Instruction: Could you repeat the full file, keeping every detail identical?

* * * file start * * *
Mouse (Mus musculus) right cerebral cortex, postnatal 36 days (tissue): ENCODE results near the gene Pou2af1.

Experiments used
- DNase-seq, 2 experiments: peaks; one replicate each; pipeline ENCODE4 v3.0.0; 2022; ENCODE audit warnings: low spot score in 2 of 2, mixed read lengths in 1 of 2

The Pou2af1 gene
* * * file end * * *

Mouse (Mus musculus) right cerebral cortex, postnatal 36 days (tissue): ENCODE results near the gene Pou2af1.

Experiments used
- DNase-seq, 2 experiments: peaks; one replicate each; pipeline ENCODE4 v3.0.0; 2022; ENCODE audit warnings: low spot score in 2 of 2, mixed read lengths in 1 of 2

The Pou2af1 gene